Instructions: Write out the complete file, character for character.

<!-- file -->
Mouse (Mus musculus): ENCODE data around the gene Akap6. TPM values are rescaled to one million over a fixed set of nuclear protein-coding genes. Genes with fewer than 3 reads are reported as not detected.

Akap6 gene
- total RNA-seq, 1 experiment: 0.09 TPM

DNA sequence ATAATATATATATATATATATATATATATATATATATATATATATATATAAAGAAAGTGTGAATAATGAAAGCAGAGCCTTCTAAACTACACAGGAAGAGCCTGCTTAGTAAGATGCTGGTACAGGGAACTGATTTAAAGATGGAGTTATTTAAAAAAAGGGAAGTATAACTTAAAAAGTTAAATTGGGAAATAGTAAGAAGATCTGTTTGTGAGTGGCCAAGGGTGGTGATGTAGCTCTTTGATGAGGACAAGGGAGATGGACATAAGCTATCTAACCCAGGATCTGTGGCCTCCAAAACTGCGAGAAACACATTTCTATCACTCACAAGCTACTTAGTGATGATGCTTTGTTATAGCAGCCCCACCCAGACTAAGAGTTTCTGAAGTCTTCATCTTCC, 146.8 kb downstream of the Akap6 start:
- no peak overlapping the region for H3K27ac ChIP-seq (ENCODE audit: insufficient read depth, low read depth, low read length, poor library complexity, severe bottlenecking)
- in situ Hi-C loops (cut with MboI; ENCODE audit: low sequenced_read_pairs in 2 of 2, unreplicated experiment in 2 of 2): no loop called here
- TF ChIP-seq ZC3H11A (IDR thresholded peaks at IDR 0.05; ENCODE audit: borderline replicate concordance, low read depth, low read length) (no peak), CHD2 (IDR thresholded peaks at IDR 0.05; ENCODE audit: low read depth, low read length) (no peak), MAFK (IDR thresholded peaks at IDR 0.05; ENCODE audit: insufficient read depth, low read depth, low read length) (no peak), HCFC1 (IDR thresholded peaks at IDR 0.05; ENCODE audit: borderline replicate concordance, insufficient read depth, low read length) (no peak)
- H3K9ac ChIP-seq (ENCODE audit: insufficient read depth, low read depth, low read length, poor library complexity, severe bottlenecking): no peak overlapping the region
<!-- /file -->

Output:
Mouse (Mus musculus): ENCODE data around the gene Akap6. TPM values are rescaled to one million over a fixed set of nuclear protein-coding genes. Genes with fewer than 3 reads are reported as not detected.

Akap6 gene
- total RNA-seq, 1 experiment: 0.09 TPM

DNA sequence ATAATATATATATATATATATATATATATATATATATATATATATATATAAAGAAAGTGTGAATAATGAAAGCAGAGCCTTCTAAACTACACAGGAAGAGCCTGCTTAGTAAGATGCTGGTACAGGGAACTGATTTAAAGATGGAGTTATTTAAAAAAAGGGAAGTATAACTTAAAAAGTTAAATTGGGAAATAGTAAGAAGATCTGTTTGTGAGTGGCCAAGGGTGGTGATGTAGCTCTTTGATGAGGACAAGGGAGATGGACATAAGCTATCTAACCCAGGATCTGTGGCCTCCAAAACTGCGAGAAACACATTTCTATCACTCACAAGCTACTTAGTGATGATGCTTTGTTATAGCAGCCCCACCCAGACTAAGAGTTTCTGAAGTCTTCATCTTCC, 146.8 kb downstream of the Akap6 start:
- no peak overlapping the region for H3K27ac ChIP-seq (ENCODE audit: insufficient read depth, low read depth, low read length, poor library complexity, severe bottlenecking)
- in situ Hi-C loops (cut with MboI; ENCODE audit: low sequenced_read_pairs in 2 of 2, unreplicated experiment in 2 of 2): no loop called here
- TF ChIP-seq ZC3H11A (IDR thresholded peaks at IDR 0.05; ENCODE audit: borderline replicate concordance, low read depth, low read length) (no peak), CHD2 (IDR thresholded peaks at IDR 0.05; ENCODE audit: low read depth, low read length) (no peak), MAFK (IDR thresholded peaks at IDR 0.05; ENCODE audit: insufficient read depth, low read depth, low read length) (no peak), HCFC1 (IDR thresholded peaks at IDR 0.05; ENCODE audit: borderline replicate concordance, insufficient read depth, low read length) (no peak)
- H3K9ac ChIP-seq (ENCODE audit: insufficient read depth, low read depth, low read length, poor library complexity, severe bottlenecking): no peak overlapping the region